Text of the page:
Smartphones are now a ubiquitous part of day to day life – in fact, more people now own a smartphone than wear a wristwatch. Yet despite their manifold uses, from managing our bank accounts to keeping up with friends to taking family photos, it’s fair to say that smartphones don’t have the best reputation from an environmental perspective.
Their ever more complex and powerful processes use precious metals, and mining activities can cause untold ecological harm, while their disposal can be just as much of a hazard, leading to potentially toxic waste entering landfill.
All this is true, but the environmental costs need to be balanced against a range of benefits that might not always get the same level of media attention. Your smartphone could be a great deal greener than you think.
Originally, mobile phones were seen as a tool to help us stay in touch on the go, which implied we could travel more. However, they now allow us to actually spend less time out and about. Online banking, supermarket shopping from stores like Tesco or Sainsbury’s and internet leisure activities such as Mr Green online casino mean we can undertake work, household or social activities without having to step outside. That means the car can stay safely in the garage instead of burning fuel and adding to the greenhouse gases in the atmosphere.
Your phone doesn’t just reduce fuel usage in your car, however. It can also help cut energy consumption at home. The IoT isn’t just about convenience, it also helps you live a greener lifestyle thanks to smart thermostats, remote lighting and other IoT innovations that you can control and monitor from your trusty handset.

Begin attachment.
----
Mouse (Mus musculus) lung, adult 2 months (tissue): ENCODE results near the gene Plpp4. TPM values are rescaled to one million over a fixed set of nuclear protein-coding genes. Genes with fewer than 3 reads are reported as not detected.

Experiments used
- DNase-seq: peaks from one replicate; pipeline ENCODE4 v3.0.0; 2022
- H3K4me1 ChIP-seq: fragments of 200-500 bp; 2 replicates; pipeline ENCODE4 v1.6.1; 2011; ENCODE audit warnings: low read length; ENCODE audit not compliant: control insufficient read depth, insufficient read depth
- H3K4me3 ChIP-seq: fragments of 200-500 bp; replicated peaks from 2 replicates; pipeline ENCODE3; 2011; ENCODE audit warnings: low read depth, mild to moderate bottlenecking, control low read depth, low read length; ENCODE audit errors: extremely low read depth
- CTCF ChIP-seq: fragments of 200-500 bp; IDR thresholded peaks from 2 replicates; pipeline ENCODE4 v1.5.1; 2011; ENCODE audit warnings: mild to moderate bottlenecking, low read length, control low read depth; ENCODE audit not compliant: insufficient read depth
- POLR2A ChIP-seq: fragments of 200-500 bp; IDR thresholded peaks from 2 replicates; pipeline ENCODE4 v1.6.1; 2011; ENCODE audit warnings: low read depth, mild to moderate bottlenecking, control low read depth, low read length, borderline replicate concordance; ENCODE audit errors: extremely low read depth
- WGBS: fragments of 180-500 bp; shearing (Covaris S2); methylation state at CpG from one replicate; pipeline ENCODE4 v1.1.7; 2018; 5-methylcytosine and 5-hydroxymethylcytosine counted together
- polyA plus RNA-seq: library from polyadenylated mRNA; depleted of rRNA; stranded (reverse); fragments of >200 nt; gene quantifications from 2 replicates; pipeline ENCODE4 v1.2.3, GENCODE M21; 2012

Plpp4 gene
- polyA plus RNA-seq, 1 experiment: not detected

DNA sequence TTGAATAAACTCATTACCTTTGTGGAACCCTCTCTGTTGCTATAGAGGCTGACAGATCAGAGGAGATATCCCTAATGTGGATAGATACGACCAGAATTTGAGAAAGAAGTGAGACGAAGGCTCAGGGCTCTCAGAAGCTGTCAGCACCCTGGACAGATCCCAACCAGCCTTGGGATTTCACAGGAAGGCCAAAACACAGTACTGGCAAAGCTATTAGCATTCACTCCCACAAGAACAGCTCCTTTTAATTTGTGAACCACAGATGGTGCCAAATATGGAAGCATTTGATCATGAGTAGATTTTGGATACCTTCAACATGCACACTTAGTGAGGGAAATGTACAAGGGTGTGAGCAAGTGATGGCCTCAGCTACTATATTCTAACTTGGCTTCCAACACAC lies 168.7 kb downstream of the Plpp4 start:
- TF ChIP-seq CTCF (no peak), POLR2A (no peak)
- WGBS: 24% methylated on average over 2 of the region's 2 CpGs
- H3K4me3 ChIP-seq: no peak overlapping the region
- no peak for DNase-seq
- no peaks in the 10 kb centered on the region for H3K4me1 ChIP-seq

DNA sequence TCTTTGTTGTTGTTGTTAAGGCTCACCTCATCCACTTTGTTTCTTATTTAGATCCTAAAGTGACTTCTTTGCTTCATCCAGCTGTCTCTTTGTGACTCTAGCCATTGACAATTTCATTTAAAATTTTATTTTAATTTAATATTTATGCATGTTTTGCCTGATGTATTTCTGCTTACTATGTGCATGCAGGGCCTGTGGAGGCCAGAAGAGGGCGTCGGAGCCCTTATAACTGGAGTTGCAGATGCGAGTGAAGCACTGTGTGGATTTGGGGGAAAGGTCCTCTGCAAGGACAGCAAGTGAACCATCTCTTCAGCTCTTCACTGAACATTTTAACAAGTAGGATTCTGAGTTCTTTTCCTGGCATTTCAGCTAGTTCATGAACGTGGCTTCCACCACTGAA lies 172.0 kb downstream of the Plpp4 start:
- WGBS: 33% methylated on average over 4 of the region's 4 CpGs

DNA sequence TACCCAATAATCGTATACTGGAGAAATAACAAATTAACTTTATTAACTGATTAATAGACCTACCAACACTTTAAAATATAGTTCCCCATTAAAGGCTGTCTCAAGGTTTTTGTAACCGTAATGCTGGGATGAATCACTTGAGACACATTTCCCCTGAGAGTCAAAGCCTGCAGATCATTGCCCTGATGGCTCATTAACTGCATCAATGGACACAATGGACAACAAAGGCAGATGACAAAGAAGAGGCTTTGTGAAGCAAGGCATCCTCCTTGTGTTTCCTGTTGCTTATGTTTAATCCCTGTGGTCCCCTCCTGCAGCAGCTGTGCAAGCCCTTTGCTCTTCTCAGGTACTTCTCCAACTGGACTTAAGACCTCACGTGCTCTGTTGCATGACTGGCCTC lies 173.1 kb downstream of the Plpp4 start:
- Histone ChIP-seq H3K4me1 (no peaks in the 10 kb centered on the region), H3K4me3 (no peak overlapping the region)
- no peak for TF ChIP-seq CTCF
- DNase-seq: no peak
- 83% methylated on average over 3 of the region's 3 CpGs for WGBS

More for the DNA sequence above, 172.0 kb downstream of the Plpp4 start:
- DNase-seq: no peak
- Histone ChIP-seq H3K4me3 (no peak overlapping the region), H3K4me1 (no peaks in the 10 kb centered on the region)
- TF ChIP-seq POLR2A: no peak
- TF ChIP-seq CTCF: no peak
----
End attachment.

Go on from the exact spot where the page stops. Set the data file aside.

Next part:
Going paper free
We seem to have been talking about going paperless since the dawn of the digital era 20 or 30 years ago. At last, though, it is becoming more of a reality, and we have the smartphone to thank. It is about more than creating our own docs electronically, important though that is, and apps like OneDrive have made it simple and intuitive to do so. The real difference, though, is in the ease with which we can access paperless billing for purchases, utilities and so on. It’s led to a sharp decline in the amount of paper coming through the letter box every morning, and that can only be a good thing.
Your smartphone can also be a useful eco facilitator thanks to a growing selection of green apps. For example, Ecofinder will track down alternative fuel stations in your area, while PaperKarma will take the strain of helping you save paper by unsubscribing you from junk mail subscriptions.
A power for good
The smartphone era is here to stay. Critics are right to highlight the ecological risks, and more needs to be done to ensure better sustainability in both their manufacture and disposal. However, we should not let these challenges overshadow the significant ecological benefits that our mobile technology can deliver.